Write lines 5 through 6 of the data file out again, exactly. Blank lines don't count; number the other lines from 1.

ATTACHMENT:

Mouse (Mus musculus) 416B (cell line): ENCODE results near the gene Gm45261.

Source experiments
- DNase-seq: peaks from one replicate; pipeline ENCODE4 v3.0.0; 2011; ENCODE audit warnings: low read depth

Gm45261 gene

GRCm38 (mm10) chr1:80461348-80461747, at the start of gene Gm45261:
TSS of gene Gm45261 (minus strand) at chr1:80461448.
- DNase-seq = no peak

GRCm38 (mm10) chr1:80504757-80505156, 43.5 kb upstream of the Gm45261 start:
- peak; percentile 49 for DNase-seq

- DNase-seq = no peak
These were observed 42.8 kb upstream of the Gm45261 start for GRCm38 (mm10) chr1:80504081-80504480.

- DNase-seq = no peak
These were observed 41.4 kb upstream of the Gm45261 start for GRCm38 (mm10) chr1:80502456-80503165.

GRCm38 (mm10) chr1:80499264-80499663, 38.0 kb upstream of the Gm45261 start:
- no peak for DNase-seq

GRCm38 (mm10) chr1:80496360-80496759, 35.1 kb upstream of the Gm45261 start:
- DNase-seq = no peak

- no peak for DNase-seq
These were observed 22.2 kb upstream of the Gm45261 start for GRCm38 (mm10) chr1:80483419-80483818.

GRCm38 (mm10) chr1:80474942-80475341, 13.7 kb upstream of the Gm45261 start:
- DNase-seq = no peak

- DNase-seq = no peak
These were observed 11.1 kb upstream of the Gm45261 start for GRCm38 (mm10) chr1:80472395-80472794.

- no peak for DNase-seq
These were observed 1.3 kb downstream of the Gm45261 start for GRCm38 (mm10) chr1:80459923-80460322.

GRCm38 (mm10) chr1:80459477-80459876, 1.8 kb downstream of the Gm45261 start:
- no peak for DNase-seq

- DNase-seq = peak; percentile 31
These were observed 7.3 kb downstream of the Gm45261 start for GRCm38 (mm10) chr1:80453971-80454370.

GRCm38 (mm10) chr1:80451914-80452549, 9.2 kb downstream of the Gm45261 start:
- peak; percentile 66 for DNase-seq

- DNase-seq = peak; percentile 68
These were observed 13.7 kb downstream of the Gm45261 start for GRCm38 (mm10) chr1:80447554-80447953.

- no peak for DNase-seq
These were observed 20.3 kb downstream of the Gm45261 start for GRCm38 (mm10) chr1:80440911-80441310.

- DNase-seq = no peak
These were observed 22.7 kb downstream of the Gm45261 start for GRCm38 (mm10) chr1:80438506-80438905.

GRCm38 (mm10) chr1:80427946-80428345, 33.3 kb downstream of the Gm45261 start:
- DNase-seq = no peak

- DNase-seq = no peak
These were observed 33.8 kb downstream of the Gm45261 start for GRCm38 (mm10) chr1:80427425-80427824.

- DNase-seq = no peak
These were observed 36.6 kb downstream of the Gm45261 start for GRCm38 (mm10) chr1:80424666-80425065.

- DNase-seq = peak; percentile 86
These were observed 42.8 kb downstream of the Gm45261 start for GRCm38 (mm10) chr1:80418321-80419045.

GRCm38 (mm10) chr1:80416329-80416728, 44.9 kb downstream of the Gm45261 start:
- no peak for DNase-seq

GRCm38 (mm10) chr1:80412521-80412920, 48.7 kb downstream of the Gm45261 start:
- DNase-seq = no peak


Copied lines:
GRCm38 (mm10) chr1:80461348-80461747, at the start of gene Gm45261:
TSS of gene Gm45261 (minus strand) at chr1:80461448.